The Large Design Project: Beyond Traditional Education
Tom Gattis, Professor of Product Design | Savannah College of Art and Design
The large-scale student project presents the opportunity to more closely simulate experiences graduates will encounter in the workplace - forcing students to fully understand the ramifications of their decisions and to gain knowledge about a variety of design topics.
Academically there is great potential to teach the students more than could be achieved in a traditional studio setting. The idea that students have to see their concepts to a completed prototype stage raises the standard for design. The requirement to build a full-scale, fully functional prototype forces issues of design development and fabrication to be proven and taken beyond the theoretical. As often is the case with large-scale projects the work will fall outside the realm of the product designer thus presenting the opportunity for crossdisciplinary collaboration. Collaborations may be with other departments or with outside experts and professionals. These projects may tour industry tradeshows, participate in design competitions, and become an outlet for media publication. However, there is also an opportunity to promote the individual students and their collective achievement.
Large-scale projects are difficult to organize, fund and manage. Corporate participation is essential in the equation. Corporations should be looked at as more than a source for monetary contributions; they can provide support in technical areas, sources for materials and supplies, design guidance, marketing feedback, etc. In all cases the corporate participants should be looked at as “partners” in the process. One of the major obstacles to a project of this type is how to convince the administration to commit to the project in terms of special arrangements and funding. This process is not cheap and must be presented to this group in terms that they will understand – donations, recruitment and retention.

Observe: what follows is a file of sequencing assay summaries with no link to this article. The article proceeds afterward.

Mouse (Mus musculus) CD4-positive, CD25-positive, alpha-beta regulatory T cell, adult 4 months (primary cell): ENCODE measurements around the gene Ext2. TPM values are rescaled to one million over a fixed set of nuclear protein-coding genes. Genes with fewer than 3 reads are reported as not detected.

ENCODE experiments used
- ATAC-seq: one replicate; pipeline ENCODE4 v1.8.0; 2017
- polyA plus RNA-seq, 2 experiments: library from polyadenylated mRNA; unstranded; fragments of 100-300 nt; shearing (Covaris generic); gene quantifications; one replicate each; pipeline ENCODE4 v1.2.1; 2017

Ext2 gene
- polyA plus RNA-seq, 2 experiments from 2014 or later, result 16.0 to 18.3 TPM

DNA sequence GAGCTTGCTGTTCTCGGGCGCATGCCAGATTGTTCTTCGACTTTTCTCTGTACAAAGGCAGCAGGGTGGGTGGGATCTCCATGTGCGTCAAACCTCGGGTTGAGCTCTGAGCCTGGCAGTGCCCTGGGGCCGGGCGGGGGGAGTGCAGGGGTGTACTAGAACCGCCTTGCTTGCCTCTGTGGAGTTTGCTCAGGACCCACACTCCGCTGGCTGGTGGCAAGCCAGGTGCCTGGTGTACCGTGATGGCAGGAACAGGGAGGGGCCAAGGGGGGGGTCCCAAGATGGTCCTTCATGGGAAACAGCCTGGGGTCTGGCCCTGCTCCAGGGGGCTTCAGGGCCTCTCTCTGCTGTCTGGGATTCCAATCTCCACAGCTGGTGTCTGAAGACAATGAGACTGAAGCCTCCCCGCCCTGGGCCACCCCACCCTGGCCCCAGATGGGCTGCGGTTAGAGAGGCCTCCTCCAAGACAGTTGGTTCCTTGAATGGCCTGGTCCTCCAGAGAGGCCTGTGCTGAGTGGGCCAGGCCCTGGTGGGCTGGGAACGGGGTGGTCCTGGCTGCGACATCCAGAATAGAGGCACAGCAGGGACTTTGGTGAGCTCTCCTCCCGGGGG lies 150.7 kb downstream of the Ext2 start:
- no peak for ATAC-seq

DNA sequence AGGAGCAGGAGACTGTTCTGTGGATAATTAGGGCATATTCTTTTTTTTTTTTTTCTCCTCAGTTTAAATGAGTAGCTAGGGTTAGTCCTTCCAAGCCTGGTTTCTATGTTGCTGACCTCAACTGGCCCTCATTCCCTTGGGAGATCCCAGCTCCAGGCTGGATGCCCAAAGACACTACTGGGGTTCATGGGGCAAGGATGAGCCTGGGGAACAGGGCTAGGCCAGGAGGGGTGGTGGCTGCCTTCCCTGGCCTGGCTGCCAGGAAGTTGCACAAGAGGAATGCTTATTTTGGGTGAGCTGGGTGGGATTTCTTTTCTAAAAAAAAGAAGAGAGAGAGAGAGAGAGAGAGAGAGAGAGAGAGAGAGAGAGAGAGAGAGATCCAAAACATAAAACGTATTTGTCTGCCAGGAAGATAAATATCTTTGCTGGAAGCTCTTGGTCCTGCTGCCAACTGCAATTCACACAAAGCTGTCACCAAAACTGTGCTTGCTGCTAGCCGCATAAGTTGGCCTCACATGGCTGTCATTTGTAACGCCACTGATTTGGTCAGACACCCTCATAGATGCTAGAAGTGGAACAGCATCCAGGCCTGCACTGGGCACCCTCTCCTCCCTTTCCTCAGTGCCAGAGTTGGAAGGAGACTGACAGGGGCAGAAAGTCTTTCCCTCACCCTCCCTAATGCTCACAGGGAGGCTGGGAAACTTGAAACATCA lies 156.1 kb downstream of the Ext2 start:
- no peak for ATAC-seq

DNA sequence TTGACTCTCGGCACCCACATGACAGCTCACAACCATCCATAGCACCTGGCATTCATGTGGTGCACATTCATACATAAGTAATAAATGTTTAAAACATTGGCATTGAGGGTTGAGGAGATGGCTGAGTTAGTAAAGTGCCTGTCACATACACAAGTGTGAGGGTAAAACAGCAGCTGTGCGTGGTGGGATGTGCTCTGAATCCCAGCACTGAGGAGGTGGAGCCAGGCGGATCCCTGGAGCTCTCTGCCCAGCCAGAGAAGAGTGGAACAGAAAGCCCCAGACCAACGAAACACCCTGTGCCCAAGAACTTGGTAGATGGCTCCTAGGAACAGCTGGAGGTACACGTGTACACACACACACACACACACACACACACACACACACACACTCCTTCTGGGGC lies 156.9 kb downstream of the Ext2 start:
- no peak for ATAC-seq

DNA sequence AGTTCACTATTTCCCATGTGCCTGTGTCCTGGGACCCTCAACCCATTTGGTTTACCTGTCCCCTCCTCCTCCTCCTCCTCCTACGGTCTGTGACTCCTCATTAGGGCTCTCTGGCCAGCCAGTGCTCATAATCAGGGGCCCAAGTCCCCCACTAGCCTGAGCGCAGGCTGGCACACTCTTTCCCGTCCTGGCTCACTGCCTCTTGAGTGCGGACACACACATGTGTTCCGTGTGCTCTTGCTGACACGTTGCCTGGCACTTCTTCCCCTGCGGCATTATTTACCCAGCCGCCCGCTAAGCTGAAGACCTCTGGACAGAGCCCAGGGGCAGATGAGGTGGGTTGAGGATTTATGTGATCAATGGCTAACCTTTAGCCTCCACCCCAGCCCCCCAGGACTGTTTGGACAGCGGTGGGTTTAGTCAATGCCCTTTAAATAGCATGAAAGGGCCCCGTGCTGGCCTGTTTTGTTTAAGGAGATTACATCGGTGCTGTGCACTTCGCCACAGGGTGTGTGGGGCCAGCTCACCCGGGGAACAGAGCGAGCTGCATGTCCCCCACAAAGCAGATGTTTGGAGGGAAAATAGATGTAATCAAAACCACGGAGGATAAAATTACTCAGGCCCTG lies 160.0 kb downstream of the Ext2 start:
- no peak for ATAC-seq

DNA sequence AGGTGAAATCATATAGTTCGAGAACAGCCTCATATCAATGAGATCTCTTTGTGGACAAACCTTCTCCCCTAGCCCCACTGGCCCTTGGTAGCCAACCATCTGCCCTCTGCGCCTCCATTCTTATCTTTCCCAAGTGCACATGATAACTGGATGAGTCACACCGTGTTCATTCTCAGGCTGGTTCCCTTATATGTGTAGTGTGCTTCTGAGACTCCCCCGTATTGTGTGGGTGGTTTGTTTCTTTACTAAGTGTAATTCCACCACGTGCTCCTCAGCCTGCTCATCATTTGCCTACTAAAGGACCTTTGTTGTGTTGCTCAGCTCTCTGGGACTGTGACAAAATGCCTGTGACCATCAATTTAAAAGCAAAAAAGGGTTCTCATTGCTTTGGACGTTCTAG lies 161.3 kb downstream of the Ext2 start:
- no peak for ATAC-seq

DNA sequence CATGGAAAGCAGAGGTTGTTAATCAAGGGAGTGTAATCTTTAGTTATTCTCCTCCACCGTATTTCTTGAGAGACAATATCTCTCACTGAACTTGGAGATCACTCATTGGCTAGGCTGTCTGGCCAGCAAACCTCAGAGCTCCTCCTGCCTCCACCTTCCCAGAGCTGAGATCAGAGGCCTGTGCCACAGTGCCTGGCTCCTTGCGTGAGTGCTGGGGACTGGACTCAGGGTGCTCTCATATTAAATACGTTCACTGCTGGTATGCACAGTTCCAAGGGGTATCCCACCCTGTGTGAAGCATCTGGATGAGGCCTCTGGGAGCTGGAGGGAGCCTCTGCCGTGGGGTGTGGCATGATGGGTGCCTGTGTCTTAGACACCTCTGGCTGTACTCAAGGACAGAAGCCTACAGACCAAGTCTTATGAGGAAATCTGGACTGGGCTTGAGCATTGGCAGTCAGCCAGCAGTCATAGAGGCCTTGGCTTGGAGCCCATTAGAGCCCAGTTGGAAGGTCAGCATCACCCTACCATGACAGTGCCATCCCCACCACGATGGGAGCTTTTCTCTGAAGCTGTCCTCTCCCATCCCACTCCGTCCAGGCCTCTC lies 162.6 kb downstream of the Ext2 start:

This paper focuses on the case study of the Savannah College of Art and Design’s 21.5’ family concept boat. Over an 11-month period twenty-three graduate and undergraduate students researched, designed and developed a fully functional family sport boat prototype completing every aspect of the project from design to manufacturing to testing. The result of the project is an award winning concept boat that represents a confluence of energy and expertise, design and creativity, unparalleled in the consumer boating market.